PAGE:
Of course, this doesn’t mean we should deliberately try to create ruptures. But it does mean that messing up is an opportunity for you to show your therapeutic skill.

You don’t have to be perfect – and you are human so can’t be. When things go awry, you can attend to it in such a way that you put the relationship back on track. When you do, your outcomes will be better than if things had gone well all along.

From a memory reconsolidation perspective, this kind of rupture repair may even provide the kind of mismatch that makes transformational change possible.

Simplify your learning

There is a lot to learn as a therapist. When we feel doubtful or stuck, we can find ourselves returning to our books, or seeking new learning.

This can be helpful, but also risks a kind of information overwhelm. Soon, it can feel like there is so much to learn, and so much that we have already forgotten.

How do we bring all this knowledge into practical use in the therapy room and still focus on the client?

It’s a common experience for therapists to berate ourselves and ask “shouldn’t I already know this!?”

The answer may be to simplify learning so that you focus on the common factors that really matter. One of those common factors is the therapeutic relationship itself. For instance, getting more comfortable with simply being with the client will make you a better therapist.

A key common factor when it comes to transformational change is the brain mechanism of memory reconsolidation. This is the only known brain mechanism that is capable of overwriting trauma responses.

If transformational change has happened, irrespective of the model or approach, this brain mechanism must have been triggered.

This realisation allows you to simplify your learning. You can get off the merry-go-round of learning modality after modality, and instead focus on why they work.

Learning the few steps of memory reconsolidation is easier and clearer than learning multiple modalities. Sometimes self-doubt emerges from an inability to remember and apply the intricacies of a given model during a session.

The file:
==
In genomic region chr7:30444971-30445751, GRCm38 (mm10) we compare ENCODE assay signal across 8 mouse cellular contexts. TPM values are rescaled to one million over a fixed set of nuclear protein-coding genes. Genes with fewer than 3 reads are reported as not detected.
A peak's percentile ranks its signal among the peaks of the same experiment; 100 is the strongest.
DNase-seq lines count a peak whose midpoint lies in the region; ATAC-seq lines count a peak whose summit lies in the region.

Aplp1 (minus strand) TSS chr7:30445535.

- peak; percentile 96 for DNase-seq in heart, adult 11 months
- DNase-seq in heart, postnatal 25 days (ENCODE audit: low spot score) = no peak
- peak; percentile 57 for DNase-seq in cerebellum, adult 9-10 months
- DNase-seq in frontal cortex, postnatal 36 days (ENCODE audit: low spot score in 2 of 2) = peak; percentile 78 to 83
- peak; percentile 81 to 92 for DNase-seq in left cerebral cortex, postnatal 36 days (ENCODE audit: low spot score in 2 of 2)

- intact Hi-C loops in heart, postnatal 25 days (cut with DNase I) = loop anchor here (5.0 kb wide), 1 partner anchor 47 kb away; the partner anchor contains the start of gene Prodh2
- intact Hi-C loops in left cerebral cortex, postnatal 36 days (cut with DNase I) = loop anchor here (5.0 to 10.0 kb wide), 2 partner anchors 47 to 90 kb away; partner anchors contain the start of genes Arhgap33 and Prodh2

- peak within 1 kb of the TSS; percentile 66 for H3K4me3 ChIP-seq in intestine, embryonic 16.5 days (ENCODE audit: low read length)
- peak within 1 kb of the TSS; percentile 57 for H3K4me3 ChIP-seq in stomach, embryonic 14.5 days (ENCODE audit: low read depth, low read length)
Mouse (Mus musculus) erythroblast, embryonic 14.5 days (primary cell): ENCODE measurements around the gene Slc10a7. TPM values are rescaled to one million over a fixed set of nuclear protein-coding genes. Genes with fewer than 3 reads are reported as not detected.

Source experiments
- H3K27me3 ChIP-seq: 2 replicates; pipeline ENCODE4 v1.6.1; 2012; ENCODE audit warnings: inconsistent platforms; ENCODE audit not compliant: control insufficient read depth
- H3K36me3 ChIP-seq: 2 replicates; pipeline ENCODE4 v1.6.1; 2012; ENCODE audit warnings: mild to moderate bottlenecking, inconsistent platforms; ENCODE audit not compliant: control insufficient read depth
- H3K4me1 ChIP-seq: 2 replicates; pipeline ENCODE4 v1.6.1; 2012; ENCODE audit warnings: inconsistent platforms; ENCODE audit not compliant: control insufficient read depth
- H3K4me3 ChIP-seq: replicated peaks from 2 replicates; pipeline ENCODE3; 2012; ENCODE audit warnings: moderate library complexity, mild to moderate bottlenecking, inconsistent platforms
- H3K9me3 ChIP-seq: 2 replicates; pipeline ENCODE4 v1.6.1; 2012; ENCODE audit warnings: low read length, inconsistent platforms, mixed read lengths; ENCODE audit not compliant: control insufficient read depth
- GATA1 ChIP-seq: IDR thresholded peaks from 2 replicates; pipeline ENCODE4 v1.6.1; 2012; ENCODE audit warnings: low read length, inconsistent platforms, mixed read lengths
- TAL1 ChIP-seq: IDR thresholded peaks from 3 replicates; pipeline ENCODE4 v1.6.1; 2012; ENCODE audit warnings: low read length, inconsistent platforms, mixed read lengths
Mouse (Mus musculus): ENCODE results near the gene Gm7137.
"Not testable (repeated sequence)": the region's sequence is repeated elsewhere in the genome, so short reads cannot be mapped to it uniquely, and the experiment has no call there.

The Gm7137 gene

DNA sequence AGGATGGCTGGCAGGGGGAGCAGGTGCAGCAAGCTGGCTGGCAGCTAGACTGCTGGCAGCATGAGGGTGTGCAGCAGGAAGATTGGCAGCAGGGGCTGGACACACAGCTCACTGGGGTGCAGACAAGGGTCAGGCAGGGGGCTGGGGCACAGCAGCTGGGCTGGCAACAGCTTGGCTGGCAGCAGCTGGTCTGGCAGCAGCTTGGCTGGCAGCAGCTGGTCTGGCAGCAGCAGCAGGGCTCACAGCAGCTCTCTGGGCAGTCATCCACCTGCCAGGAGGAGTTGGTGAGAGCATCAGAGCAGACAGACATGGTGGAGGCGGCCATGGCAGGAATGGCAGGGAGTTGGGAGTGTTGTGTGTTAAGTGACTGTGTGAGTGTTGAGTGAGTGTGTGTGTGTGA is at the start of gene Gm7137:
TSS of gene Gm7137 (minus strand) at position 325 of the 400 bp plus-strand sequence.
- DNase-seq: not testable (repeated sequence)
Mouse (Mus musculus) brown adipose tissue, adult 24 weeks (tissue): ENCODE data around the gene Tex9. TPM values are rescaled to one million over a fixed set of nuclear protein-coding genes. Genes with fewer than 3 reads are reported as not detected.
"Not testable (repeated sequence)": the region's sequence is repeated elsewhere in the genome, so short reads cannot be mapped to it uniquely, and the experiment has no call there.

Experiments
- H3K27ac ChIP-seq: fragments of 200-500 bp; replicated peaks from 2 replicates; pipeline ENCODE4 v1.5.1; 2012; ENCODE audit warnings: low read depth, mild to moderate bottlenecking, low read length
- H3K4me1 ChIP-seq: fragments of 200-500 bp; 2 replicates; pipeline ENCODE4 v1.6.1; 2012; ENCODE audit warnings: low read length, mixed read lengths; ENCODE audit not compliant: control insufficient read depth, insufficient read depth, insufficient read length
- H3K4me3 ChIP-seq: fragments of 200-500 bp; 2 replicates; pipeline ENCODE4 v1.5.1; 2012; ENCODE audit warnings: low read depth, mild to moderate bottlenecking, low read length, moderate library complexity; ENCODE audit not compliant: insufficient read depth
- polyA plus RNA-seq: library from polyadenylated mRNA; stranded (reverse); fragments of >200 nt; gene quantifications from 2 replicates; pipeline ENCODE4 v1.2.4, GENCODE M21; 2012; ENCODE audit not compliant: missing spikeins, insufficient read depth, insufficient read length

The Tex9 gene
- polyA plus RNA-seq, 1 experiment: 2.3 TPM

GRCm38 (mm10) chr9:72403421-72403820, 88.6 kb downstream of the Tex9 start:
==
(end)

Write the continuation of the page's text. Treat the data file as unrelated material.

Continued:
Memory reconsolidation, by contrast, has just a few steps. So applying them in the therapy room is a simpler task. This act of simplification alone can result in you feeling more confident and effective.

Of course, you’ll still experience doubts from time to time because you’re a good therapist. But there’s no reason why you can’t gain confidence and potency at the same time.


It isn’t just new therapists who suffer from Therapist Imposter Syndrome. Experienced therapists do too. Yet whether novice or veteran, you have one thing in common – you are good therapists.

Dunning-Kruger has shown that it is the doubtful who perform best. Applied to our work, the good therapists are the ones who will suffer the discomfort of self-doubt.

Moreover, even when you make mistakes that negatively impact the therapeutic relationship, it is not the end of the world. Instead, it is an opportunity for you to repair the relationship and so get even better outcomes. A self-reflective self-doubting therapist like you is more likely to notice the breach and care about repairing it.

So it seems that the self doubt is here to stay, at least from time to time. But that doesn’t mean you can’t gain confidence too. Simplifying your own learning can help you remove clutter and create therapeutic focus that is easier to apply.

Dunning-Kruger offers an important reframe. When the demons of self-doubt show up you can recall what this Nobel Prize-winning research teaches you: “Ah, I must be doing well.”